At 2014 the day before and 0625 the morning of the accident, the pilot obtained computer-generated weather briefings. At 0701 on the day of the accident, he contacted Flight Service for a telephonic weather briefing, which lasted about 10 minutes.
He departed and at 0753 contacted the Seattle ARTCC to request flight following, direct to his destination. After he initiated two en route climbs to 15,500 feet, ATC advised the pilot his flight following services were terminated for lack of radar coverage. The pilot also was advised of a band of moderate to heavy precipitation 60 miles ahead, and that it was a “…weather band that extends about 60 miles.” The pilot acknowledged the controller, which was the last known transmission from the pilot prior to the accident.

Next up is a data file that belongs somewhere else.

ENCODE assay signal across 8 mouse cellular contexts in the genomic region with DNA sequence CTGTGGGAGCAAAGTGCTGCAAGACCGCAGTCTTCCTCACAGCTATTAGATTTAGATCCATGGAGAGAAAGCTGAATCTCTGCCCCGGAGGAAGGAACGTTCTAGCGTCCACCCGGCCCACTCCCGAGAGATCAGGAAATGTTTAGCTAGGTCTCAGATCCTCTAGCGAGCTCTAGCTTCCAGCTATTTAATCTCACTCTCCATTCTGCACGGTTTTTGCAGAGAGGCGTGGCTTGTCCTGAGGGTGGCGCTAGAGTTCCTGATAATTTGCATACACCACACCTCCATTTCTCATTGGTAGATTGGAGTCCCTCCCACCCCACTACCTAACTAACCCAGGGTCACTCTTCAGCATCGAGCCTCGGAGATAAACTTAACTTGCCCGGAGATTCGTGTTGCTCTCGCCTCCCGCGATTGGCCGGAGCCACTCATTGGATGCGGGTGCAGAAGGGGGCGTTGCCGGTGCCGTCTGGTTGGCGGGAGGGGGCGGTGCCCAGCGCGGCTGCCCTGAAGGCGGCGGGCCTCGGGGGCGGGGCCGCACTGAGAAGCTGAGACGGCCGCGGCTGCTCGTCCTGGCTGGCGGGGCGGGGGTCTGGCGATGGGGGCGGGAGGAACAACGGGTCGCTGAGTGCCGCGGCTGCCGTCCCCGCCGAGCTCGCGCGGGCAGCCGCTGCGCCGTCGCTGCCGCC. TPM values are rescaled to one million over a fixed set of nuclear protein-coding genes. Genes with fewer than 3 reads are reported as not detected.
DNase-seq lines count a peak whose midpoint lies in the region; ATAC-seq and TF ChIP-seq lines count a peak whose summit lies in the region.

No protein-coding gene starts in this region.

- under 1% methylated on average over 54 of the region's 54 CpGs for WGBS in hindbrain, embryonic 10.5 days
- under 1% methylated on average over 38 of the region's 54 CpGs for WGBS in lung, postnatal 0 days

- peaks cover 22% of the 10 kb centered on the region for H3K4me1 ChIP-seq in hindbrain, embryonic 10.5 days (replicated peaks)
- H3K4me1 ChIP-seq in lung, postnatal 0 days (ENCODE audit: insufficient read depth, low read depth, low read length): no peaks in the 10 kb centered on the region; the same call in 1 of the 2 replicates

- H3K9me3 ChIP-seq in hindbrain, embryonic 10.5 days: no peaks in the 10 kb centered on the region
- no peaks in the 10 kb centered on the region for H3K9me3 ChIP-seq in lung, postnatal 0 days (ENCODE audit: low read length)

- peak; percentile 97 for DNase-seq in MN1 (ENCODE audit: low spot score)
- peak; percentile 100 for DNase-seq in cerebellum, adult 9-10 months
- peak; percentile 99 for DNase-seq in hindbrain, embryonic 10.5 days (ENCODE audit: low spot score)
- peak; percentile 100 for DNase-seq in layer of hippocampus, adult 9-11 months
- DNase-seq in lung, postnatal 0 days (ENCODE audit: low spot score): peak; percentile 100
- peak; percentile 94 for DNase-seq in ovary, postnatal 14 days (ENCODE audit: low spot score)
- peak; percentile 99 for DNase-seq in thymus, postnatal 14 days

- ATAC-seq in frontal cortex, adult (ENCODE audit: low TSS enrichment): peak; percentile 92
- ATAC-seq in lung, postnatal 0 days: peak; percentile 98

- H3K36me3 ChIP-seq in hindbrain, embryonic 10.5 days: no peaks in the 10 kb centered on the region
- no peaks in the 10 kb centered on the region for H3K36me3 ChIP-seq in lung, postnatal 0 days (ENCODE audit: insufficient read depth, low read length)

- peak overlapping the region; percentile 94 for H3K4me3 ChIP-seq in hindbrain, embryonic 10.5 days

Between 0845 and 0850, individuals on the ground began to hear the airplane’s engines. The initial sound was described as normal, but then developed into what a 3500-hour pilot/witness described as “…full-power settings, frequent attitude changes, and high angles of attack, typical of what you would hear during an aerobatic demonstration at an airshow.” The airplane was obscured from the witness by the overcast.
The airplane broke out of the bottom of the clouds, performing what witnesses described as either barrel rolls or snap rolls as it descended nearly straight down to the ground. Somewhere between 20 and 40 seconds later, one or two pieces of the airplane’s structure floated down out of the sky.